Garrett Morris appeared as Ant-Man in a Saturday Night Live spoof called “Superhero Party” in 1978, with presenter Margot Kidder repeating her Superman role as Lois Lane. According to Morris, Ant-Man director Peyton Reed, who was a lover of the sketch, called his management and requested the performer to make an appearance. You may see him shortly as the driver of a car that Scott Lang (Paul Rudd) lands on while adjusting to his shrinking suit.
#7 The war rhinos in Black Panther were played by really big horses.
Many armored rhinos were mounted by members of Wakanda’s Border Tribe, notably Daniel Kaluuya’s W’Kabi, in the fight sequence at the end of Black Panther. But, contrary to popular opinion, these tough-skinned warriors aren’t totally made of CGI. According to Associate Visual Effects Supervisor Todd Sheridan Perry’s comments to VFX Voice, some of the battle rhinos were performed by Clydesdale horses, similar to the ones in the iconic holiday-themed beer ad.
#8 Robert Downey Jr. snuck some tasty props onto the Avengers: Endgame set.
Downey, a senior of the MCU, knew better than anybody else in the massive superhero team-up how difficult it is to make a comic book movie. So he slipped some snacks onto the set, which he would collect and eat during specific sequences without informing anybody else. Tony, on the other hand, offers some contraband delights to the rest of the team in one scene that made it into the film.
#9 Jake Gyllenhaal almost selected to portray Spider-man instead.
Sort of after Tobey Maguire was wounded on the filming of Seabiscuit, Jake Gyllenhaal, who portrays the dishonest and theatrical Quentin Beck/Mysterio, was believed to be taking over for him in 2004’s Spider-Man 2. Maguire healed in time to reprise his role as Peter Parker, therefore the point was irrelevant. However, Gyllenhaal has admitted that he was one of several actors considered for the emergency fill-in role.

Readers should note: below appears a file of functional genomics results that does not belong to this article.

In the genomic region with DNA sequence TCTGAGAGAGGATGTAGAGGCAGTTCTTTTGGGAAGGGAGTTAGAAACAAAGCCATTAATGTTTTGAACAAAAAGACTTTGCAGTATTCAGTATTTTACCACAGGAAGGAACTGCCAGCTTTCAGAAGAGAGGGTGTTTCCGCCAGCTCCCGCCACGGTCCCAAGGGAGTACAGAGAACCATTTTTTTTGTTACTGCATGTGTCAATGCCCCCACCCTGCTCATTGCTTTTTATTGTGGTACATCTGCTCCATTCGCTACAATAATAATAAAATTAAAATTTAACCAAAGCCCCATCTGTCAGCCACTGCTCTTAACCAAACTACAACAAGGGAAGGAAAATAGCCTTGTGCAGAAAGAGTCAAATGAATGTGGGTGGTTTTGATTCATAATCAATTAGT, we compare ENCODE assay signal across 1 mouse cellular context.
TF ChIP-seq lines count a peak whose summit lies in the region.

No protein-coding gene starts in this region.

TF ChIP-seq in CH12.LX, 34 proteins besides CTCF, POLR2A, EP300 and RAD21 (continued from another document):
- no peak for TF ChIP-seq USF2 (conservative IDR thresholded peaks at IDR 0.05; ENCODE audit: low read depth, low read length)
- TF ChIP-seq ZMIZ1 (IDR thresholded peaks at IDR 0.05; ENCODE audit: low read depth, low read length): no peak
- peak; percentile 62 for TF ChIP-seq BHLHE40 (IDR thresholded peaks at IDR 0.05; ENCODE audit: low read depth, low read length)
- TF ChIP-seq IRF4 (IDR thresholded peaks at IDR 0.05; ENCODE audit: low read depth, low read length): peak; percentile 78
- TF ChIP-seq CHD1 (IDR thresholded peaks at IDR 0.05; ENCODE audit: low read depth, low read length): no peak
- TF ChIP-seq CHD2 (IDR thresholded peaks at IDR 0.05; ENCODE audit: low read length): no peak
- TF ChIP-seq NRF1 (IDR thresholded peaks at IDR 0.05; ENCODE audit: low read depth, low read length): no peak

#10 Peter Quill’s ship is named after an ’80s icon.
The Milano is not a reference to the Guardians of the Galaxy hero’s fondness for sandwich cookies. Peter Quill (Chris Pratt), who fled Earth in the 1980s, is enthralled with its popular culture, from songs to teen celebrities. After the film’s 2014 release, Guardians of the Galaxy director James Gunn stated on Twitter that Peter did, in fact, name his pride and joy after his celebrity crush, Alyssa Milano, who was enormously popular for her performance on Who’s the Boss?
#11 The X-Men almost crossed over with Captain America.
According to rumors, X-Men Members Wolverine and Magneto were supposed to make an appearance in Captain America: The First Avenger. (Both would have been present throughout the film’s World War II scenario.) However, because the X-Men are Marvel characters whose big-screen rights are owned by a separate company, the idea never materialized.
#12 An Oscar winner scored Marvel creator Stan Lee’s dream role.
The renowned Stan Lee stated in a pre-Thor conversation in 2009 that he would have been keen on playing Thor’s father Odin. While the late inventor was famed for making cameo appearances in practically every Marvel picture, the part of the deity was played by Academy Award winner Anthony Hopkins.
#13 Avengers: Age of Ultron almost acknowledges the unusual sibling relationship the Maximoffs have in some comics.
Wanda and Pietro Maximoff, a.k.a. Scarlet Witch and Quicksilver, were brought into the MCU in Avengers: Age of Ultron as Elizabeth Olsen and Aaron Taylor-Johnson, respectively. In some obviously contentious comics, the twins are… let’s just say unusually close. While this isn’t the reality in Ultron, Olsen actually told Entertainment Weekly that she and Taylor-Johnson “played around with” some of the “uncomfortable visuals” in their depiction of the twins.